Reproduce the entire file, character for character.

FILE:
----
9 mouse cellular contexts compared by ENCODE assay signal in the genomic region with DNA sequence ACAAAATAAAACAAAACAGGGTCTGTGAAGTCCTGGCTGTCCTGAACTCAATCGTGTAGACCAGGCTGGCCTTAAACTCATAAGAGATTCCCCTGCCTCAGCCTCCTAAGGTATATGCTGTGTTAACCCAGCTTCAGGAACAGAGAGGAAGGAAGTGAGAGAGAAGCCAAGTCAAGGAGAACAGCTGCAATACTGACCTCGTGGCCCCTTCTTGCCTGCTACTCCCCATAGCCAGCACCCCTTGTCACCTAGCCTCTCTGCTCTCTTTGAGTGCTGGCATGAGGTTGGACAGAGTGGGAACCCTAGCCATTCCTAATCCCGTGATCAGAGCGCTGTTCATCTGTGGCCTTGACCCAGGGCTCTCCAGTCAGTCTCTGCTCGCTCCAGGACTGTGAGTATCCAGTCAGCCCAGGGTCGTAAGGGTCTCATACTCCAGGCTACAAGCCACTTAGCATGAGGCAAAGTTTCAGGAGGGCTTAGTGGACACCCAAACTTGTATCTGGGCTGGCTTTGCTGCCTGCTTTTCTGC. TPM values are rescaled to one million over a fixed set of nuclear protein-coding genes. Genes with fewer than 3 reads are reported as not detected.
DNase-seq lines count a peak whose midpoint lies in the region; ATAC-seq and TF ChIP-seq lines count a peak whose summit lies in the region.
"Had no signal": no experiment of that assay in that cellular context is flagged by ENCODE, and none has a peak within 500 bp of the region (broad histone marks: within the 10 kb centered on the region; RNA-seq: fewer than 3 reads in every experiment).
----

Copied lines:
9 mouse cellular contexts compared by ENCODE assay signal in the genomic region with DNA sequence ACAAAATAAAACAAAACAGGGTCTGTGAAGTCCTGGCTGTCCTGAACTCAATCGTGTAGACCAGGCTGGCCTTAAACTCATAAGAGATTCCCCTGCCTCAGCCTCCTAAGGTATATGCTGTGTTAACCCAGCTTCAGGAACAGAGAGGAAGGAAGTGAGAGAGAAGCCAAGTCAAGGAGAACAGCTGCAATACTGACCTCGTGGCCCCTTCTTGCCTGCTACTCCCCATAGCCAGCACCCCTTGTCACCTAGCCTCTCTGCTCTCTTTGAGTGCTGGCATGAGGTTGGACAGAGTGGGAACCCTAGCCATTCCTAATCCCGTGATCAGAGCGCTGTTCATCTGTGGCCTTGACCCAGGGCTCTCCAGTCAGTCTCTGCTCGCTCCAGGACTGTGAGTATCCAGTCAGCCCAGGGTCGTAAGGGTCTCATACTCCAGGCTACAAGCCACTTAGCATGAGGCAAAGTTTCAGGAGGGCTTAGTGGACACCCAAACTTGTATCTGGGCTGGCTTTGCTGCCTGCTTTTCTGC. TPM values are rescaled to one million over a fixed set of nuclear protein-coding genes. Genes with fewer than 3 reads are reported as not detected.
DNase-seq lines count a peak whose midpoint lies in the region; ATAC-seq and TF ChIP-seq lines count a peak whose summit lies in the region.
"Had no signal": no experiment of that assay in that cellular context is flagged by ENCODE, and none has a peak within 500 bp of the region (broad histone marks: within the 10 kb centered on the region; RNA-seq: fewer than 3 reads in every experiment).